On average, just 6 percent of doctors are responsible for nearly 60 percent of all malpractice payments…

A Life Unworthy of Life

http://robertmgoldstein.com/category/photography-and-art/2015-blog-for-mental-health/

America’s history in the eugenics movement is just as shameful as our history of slavery.  I say it’s our “history” because slavery and eugenics are no longer around.  Or are they?

The drug war is just like slavery, only we now put black and brown people behind bars (where they work for prison contractors for very little pay).  The prison industry provides economic benefits to the cities and states where prisons are located, just like rich plantation owners provided to the societies they lived in.  Without the slaves (prisons), how would these communities survive?

And certainly modern day slavery includes working in coal mines, and maybe even having to work in a cubicle all day.  We are all slaves to money — you can’t live without it.  Yes, we are also slaves to consumerism, but perhaps that’s changing.  (Okay, maybe not.)

You could look at the social programs in America today and easily compare them to the eugenics of our past — just like Robert has done in the linked post.  If you slap a different name on it, like the drug war for slavery, that doesn’t change the results.  Death is death, whether you die in a prison camp or because you can’t afford to pay for cancer treatment.  A prison is a prison, whether it’s political, economic, from chronic pain, or because of the color of your skin or your gender.

The differences in how the medical industry treats physical and mental health could easily be seen as a eugenics-type program.  The excuse that we don’t understand mental health as well as physical health is bogus.  There are plenty of things that science hasn’t figured out about physical health and disease, yet it continues to treat all conditions it can give a name to. And we’ve known for a long time about the connection between the mind and the body — it is impossible to separate them, they are one and the same.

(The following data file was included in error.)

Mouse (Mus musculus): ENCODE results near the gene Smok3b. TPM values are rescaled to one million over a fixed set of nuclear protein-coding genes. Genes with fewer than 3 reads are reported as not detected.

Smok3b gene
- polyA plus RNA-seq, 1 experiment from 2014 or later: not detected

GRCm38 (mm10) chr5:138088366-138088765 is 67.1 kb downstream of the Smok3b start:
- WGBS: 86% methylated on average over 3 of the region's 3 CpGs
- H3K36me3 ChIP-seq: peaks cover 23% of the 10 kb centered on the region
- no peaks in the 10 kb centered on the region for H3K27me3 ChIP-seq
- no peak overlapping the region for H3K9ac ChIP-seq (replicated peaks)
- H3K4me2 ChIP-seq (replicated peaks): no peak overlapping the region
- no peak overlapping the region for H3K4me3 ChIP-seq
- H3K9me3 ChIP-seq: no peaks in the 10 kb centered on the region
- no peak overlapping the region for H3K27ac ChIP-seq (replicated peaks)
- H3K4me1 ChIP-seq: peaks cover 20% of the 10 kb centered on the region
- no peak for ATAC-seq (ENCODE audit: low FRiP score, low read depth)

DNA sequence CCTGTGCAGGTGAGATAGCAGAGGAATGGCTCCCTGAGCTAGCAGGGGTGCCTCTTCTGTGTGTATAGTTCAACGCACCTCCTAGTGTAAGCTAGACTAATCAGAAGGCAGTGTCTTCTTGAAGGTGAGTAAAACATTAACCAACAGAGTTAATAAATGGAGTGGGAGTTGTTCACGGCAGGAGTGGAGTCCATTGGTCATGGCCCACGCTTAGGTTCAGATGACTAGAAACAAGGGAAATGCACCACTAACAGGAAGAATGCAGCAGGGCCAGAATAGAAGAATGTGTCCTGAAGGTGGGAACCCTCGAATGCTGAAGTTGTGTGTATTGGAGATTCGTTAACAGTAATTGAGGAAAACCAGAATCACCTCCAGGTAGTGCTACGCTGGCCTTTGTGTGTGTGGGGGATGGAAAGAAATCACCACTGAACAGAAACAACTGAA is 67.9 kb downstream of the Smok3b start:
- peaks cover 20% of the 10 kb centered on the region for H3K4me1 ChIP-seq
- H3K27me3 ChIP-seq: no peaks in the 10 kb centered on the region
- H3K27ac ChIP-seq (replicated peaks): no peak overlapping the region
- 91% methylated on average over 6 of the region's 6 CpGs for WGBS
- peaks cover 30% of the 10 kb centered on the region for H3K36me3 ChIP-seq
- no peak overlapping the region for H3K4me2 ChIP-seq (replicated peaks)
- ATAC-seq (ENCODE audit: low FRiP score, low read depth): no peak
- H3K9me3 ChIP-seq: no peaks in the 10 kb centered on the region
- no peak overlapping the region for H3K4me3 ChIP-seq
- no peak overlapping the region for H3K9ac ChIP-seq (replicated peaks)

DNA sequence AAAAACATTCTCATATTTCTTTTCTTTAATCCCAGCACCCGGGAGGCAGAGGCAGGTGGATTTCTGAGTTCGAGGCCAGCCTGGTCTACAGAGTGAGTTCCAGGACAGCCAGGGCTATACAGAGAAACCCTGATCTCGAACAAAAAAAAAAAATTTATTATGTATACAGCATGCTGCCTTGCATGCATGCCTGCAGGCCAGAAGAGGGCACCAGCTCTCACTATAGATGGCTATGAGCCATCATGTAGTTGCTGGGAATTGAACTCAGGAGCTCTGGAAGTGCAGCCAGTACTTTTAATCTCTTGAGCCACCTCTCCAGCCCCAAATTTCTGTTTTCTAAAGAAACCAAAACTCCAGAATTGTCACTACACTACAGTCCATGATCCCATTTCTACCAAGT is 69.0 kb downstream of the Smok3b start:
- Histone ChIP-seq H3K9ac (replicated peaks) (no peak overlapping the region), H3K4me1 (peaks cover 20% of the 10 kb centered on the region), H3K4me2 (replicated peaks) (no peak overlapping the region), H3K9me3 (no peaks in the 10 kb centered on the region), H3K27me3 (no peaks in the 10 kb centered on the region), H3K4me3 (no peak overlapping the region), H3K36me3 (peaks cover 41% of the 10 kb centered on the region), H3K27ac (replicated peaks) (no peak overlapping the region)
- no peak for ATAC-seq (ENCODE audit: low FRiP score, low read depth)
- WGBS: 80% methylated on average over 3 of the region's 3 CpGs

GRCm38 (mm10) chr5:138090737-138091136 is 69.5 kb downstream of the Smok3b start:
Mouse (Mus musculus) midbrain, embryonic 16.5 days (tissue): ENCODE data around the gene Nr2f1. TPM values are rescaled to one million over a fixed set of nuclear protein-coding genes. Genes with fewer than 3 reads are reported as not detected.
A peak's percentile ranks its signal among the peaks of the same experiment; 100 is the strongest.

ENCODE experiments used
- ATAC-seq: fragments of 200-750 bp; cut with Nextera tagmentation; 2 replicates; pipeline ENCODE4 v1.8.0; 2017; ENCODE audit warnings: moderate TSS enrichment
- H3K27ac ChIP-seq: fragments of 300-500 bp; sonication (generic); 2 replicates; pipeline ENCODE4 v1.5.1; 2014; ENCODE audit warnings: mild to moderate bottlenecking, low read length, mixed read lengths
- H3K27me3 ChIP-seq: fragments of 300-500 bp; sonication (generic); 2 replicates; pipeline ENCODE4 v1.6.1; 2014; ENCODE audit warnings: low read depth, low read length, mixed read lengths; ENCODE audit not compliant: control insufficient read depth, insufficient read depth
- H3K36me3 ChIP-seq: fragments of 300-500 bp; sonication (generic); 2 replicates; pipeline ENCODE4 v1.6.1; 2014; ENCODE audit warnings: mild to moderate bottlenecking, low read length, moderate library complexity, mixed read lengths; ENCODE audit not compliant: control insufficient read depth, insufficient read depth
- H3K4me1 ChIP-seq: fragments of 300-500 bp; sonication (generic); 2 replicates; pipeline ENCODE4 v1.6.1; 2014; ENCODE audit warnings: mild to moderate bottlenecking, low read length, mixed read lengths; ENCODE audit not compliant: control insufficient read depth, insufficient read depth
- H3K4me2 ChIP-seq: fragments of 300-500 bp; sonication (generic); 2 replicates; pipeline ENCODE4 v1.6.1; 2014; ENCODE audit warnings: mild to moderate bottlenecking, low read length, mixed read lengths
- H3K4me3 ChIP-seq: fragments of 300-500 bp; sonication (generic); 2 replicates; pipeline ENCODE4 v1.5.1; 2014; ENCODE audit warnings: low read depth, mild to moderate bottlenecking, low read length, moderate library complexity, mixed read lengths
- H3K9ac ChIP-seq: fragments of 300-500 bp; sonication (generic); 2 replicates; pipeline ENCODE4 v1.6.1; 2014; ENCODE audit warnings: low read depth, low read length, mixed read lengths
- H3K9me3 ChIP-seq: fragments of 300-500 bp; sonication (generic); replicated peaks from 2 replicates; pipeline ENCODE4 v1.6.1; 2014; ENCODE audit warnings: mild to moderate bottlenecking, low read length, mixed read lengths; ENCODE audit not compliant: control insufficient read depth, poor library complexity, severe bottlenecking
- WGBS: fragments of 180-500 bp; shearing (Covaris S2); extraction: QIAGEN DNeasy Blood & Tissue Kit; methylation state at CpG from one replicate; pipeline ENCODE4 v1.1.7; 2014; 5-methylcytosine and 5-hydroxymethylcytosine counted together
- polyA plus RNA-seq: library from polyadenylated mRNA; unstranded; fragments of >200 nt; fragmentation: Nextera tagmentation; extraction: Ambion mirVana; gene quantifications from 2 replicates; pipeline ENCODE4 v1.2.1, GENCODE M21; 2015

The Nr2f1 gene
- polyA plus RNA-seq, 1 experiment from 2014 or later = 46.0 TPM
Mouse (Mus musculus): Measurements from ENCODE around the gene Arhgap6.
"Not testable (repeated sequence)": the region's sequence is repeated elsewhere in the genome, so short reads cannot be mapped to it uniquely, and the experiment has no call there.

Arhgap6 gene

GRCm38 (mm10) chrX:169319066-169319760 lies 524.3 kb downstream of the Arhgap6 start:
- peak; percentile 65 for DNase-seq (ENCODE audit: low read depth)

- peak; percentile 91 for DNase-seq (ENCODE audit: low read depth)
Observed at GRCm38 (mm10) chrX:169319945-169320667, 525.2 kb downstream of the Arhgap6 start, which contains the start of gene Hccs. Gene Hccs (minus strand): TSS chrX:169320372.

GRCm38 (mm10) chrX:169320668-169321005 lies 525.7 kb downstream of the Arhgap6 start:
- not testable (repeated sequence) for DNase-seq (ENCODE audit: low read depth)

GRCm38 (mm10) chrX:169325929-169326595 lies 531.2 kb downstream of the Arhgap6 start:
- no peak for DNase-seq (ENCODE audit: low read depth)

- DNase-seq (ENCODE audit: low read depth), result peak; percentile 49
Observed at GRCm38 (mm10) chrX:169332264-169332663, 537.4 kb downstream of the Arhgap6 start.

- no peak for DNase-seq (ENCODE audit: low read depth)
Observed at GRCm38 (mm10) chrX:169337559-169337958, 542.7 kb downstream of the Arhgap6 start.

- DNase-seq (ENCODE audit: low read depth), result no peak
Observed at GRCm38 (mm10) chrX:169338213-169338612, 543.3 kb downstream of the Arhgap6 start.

This is what the American Medical Association said in 1994:

“Withholding or Withdrawing Life-Sustaining Medical Treatment. The social commitment of the physician is to sustain life and relieve suffering. Where the performance of one duty conflicts with the other, the preferences of the patient should prevail…

As far as I can tell, the AMA still uses this language.  And yet for pain patients, it appears this language does not apply.  Relieve suffering?  Preferences of the patient?  Perhaps this language only applies for end-of-life care.  If your medical condition is terminal, you get to choose your treatment options; if your condition is chronic, the DEA gets to choose.

https://whyevolutionistrue.wordpress.com/2014/12/03/the-american-medical-associations-misguided-position-on-euthanasia/

For a patient who is terminal, and suffering horribly, the role of the physician as “healer” is no longer attainable…

For a chronic pain patient who is suffering horribly, the role of the physician as “healer” is no longer attainable.

Perhaps a brand new specialty should be created for treating pain.  If doctors aren’t going to prescribe the medications that work, what are we paying them to do?  Hold our hands?

The current specialty of pain management and rehabilitation is outdated and woefully inadequate.  (Woefully.)  Patients aren’t respected in this system and have no rights. The DEA gets to decide which treatments are allowed and doctors have to submit to the DEA, leaving patients with fewer and fewer options for treatments that work.

Pain patients should create their own treatment specialties, just like former alcoholics are now addiction treatment counselors and experts.  If there were more addiction treatment programs that didn’t rely on AA-like beliefs, maybe there would be more former alcoholics who were using programs that provided all available treatment options.  And maybe the outlook for people who suffer from addiction would be a little bit better.  It would be nice to create something like that for pain patients.

Not medical care, not health care, but pain care.

Every Leaf Is A Flower

“Every particular in nature, a leaf, a drop, a crystal, a moment of time is related to the whole, and partakes of the perfection of the whole.”  Ralph Waldo Emerson

“Autumn is a second spring when every leaf is a flower.”  Albert Camus

“If we need the Earth to survive but we’re destroying it, are we committing suicide?”  Internet meme